Twitter Tightens Restrictions on Third-Party Clients

By Beecher Tuttle March 14, 2011

Citing the need to offer a less fragmented user experience, Twitter on Friday made major changes to its terms of service, putting heavy restrictions on developers of third-party clients.

Ryan Sarver, the head of platform and API at Twitter, noted in a recent statement that the micro-blogging site is no longer interested in allowing anyone to develop new Twitter clients.

"Developers ask us if they should build client apps that mimic or reproduce the mainstream Twitter consumer client experience," he wrote. "The answer is no."

Furthermore, Sarver issued a stern warning to developers of existing third-party clients, noting that Twitter will start holding them to "high standards" concerning privacy and the consistency of the user experience.

Sarver said that 90 percent of active users are embracing the company's official apps, but the remaining 10 percent seem to be confused by the "fractured landscape" that is offered by many third-party Twitter clients. He added that the purpose of the new guidance is to ensure that users are offered a seamless experience with Twitter and various tweet actions.

"For example, people get confused by websites or clients that display tweets in a way that doesn’t follow our design guidelines, or when services put their own verbs on tweets instead of the ones used on Twitter," Sarver wrote.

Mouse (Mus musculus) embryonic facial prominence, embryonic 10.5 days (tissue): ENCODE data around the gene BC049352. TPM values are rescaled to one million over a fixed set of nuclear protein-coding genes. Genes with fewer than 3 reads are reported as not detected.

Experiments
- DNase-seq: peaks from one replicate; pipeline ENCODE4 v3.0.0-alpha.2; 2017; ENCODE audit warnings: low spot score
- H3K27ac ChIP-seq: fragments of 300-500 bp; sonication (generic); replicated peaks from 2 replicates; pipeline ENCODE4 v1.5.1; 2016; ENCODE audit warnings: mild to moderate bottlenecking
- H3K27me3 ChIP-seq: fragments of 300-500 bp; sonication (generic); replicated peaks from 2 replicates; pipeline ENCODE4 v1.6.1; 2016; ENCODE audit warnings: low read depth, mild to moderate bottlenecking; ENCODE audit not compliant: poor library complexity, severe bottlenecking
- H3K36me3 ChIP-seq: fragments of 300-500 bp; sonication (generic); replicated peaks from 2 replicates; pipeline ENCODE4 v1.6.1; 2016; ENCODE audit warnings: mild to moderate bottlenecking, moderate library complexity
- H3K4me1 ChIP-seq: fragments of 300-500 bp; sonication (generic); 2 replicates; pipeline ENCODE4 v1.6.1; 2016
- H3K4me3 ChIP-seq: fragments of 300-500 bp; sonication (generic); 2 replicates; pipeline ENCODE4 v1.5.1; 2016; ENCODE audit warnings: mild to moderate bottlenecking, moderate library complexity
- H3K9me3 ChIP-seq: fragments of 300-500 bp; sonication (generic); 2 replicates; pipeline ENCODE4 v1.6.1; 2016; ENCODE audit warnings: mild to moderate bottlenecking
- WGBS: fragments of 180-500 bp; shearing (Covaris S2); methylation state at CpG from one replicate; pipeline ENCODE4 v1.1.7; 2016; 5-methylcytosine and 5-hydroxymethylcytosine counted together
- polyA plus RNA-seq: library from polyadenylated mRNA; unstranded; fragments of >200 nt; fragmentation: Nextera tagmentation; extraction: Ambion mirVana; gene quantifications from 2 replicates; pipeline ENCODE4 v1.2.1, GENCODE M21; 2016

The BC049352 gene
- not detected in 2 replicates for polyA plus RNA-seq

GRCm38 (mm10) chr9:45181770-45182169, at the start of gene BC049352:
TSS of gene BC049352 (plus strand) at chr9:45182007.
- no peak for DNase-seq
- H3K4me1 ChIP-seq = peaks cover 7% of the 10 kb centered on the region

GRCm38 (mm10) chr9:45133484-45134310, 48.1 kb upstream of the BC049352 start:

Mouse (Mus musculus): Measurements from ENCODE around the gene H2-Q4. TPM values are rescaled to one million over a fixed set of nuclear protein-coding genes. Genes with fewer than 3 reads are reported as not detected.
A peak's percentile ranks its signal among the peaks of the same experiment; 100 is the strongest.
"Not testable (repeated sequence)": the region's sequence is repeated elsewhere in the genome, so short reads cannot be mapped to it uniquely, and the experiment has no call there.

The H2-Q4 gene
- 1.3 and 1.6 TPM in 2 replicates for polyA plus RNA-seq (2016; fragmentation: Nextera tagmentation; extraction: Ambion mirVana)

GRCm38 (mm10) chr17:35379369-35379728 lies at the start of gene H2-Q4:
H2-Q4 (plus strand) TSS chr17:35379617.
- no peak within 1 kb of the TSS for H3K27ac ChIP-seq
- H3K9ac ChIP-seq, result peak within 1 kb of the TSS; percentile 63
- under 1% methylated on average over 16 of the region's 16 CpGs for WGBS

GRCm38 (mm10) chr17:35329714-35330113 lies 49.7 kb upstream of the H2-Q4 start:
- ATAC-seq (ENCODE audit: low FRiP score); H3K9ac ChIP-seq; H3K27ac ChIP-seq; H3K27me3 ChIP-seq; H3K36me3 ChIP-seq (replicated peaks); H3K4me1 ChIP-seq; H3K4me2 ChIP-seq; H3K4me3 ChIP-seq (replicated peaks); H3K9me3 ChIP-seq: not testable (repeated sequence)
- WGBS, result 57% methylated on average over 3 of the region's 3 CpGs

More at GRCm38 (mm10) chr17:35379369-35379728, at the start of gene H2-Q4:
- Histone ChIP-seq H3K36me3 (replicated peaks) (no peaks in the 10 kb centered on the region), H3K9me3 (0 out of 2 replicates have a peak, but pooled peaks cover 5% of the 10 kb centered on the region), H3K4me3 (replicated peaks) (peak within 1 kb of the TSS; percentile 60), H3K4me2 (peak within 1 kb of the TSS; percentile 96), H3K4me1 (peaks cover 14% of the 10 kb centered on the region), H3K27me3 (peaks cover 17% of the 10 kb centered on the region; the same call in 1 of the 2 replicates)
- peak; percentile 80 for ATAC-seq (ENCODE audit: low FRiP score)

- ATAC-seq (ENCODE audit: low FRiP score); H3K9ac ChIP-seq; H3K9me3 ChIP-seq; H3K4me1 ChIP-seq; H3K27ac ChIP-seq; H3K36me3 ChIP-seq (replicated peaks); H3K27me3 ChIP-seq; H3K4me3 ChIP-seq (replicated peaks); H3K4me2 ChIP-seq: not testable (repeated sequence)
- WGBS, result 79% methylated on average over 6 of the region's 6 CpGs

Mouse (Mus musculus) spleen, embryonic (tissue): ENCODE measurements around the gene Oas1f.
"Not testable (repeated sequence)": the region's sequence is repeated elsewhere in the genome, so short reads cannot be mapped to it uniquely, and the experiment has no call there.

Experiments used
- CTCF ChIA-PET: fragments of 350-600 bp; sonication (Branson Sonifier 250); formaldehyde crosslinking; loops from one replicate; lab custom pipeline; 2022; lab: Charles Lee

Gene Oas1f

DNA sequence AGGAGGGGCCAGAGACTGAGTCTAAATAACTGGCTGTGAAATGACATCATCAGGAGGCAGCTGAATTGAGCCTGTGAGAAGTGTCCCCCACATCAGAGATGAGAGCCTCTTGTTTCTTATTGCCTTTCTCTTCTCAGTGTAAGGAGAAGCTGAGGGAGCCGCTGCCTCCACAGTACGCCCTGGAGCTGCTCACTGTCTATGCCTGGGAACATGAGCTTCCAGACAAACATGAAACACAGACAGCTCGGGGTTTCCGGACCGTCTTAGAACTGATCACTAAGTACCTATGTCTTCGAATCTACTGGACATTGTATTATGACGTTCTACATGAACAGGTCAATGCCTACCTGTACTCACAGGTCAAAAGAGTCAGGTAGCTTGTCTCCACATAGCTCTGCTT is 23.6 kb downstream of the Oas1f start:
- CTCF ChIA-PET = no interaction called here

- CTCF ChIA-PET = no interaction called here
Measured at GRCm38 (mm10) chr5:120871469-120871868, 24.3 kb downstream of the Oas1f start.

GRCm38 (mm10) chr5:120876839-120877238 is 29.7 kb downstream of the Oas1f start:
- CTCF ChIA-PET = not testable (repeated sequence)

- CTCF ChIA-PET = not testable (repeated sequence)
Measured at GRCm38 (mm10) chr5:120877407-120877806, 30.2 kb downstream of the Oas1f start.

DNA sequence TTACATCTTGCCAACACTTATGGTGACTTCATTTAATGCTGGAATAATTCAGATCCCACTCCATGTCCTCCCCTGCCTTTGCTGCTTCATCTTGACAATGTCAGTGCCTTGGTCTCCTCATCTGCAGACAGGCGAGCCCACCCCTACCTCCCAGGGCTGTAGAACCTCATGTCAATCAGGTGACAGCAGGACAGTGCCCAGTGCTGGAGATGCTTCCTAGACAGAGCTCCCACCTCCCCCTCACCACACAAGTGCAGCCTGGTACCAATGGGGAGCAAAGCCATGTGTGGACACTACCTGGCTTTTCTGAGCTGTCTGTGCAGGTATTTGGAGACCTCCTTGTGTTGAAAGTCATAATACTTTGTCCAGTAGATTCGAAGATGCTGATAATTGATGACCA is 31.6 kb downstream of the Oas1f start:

Twitter's concern over a disjointed user experience was the primary motivation behind purchasing Tweetie and the company's own official iPhone app, he added.

The move to regain dominant control over its platform comes just a month after Twitter suspended a handful of third-party applications after finding that they violated the company's API policies.

For developers of current third-party apps, the new policy is a clear threat to their existence. Eric Mill, the first to comment on Sarver's statement, said that Twitter can no longer boast a "welcoming" developer environment.

"All third party Twitter developers, no matter what they make, are now walking on eggshells, constantly at risk of offending Twitter's ideas of how users should interact with Twitter," he wrote.

Beecher Tuttle is a TechZone360 contributor. He has extensive experience writing and editing for print publications and online news websites. He has specialized in a variety of industries, including health care technology, politics and education. To read more of his articles, please visit his columnist page.

Edited by Tammy Wolf

TechZone360 Contributor

Related Articles

Bloomberg BETA: Models Are Key to Machine Intelligence

By: Paula Bernier    4/19/2018

James Cham, partner at seed fund Bloomberg BETA, was at Cisco Collaboration Summit today talking about the importance of models to the future of machi…

Read More

Get Smart About Influencer Attribution in a Blockchain World

By: Maurice Nagle    4/16/2018

The retail value chain is in for a blockchain-enabled overhaul, with smarter relationships, delivering enhanced transparency across an environment of …

Read More

Facebook Flip-Flopping on GDPR

By: Maurice Nagle    4/12/2018

With GDPR on the horizon, Zuckerberg in Congress testifying and Facebook users questioning loyalty, change is coming. What that change will look like,…

Read More

The Next Phase of Flash Storage and the Mid-Sized Business

By: Joanna Fanuko    4/11/2018

Organizations amass profuse amounts of data these days, ranging from website traffic metrics to online customer surveys. Collectively, AI, IoT and eve…

Read More

Satellite Imaging - Petabytes of Developer, Business Opportunities

By: Doug Mohney    4/11/2018

Hollywood has programmed society into believing satellite imaging as a magic, all-seeing tool, but the real trick is in analysis. Numerous firms are f…

Read More